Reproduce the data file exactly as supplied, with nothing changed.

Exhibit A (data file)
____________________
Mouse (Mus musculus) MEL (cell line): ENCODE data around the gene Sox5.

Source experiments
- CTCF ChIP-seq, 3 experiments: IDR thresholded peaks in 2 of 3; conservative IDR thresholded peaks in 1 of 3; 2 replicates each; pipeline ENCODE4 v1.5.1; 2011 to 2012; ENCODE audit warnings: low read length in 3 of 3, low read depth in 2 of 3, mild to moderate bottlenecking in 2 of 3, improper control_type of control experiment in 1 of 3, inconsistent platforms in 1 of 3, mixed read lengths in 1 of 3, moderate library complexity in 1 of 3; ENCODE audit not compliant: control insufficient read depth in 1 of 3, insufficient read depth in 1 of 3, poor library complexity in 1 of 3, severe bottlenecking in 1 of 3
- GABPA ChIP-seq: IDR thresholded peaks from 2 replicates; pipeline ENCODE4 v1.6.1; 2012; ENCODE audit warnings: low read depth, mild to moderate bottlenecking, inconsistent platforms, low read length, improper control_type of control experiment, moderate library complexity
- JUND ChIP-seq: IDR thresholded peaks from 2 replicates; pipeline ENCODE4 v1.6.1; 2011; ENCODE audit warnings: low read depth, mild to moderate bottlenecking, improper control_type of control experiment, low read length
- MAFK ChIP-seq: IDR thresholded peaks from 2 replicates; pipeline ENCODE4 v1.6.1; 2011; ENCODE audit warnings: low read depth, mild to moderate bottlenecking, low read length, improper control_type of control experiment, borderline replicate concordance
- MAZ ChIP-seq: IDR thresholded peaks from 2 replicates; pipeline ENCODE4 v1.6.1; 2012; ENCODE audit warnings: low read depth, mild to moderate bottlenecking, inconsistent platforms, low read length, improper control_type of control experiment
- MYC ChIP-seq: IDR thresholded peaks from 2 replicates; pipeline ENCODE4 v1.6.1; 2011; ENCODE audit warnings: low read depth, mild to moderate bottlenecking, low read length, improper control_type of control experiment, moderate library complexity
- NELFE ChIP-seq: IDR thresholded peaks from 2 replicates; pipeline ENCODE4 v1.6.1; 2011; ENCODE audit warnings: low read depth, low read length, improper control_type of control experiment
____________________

Mouse (Mus musculus) MEL (cell line): ENCODE data around the gene Sox5.

Source experiments
- CTCF ChIP-seq, 3 experiments: IDR thresholded peaks in 2 of 3; conservative IDR thresholded peaks in 1 of 3; 2 replicates each; pipeline ENCODE4 v1.5.1; 2011 to 2012; ENCODE audit warnings: low read length in 3 of 3, low read depth in 2 of 3, mild to moderate bottlenecking in 2 of 3, improper control_type of control experiment in 1 of 3, inconsistent platforms in 1 of 3, mixed read lengths in 1 of 3, moderate library complexity in 1 of 3; ENCODE audit not compliant: control insufficient read depth in 1 of 3, insufficient read depth in 1 of 3, poor library complexity in 1 of 3, severe bottlenecking in 1 of 3
- GABPA ChIP-seq: IDR thresholded peaks from 2 replicates; pipeline ENCODE4 v1.6.1; 2012; ENCODE audit warnings: low read depth, mild to moderate bottlenecking, inconsistent platforms, low read length, improper control_type of control experiment, moderate library complexity
- JUND ChIP-seq: IDR thresholded peaks from 2 replicates; pipeline ENCODE4 v1.6.1; 2011; ENCODE audit warnings: low read depth, mild to moderate bottlenecking, improper control_type of control experiment, low read length
- MAFK ChIP-seq: IDR thresholded peaks from 2 replicates; pipeline ENCODE4 v1.6.1; 2011; ENCODE audit warnings: low read depth, mild to moderate bottlenecking, low read length, improper control_type of control experiment, borderline replicate concordance
- MAZ ChIP-seq: IDR thresholded peaks from 2 replicates; pipeline ENCODE4 v1.6.1; 2012; ENCODE audit warnings: low read depth, mild to moderate bottlenecking, inconsistent platforms, low read length, improper control_type of control experiment
- MYC ChIP-seq: IDR thresholded peaks from 2 replicates; pipeline ENCODE4 v1.6.1; 2011; ENCODE audit warnings: low read depth, mild to moderate bottlenecking, low read length, improper control_type of control experiment, moderate library complexity
- NELFE ChIP-seq: IDR thresholded peaks from 2 replicates; pipeline ENCODE4 v1.6.1; 2011; ENCODE audit warnings: low read depth, low read length, improper control_type of control experiment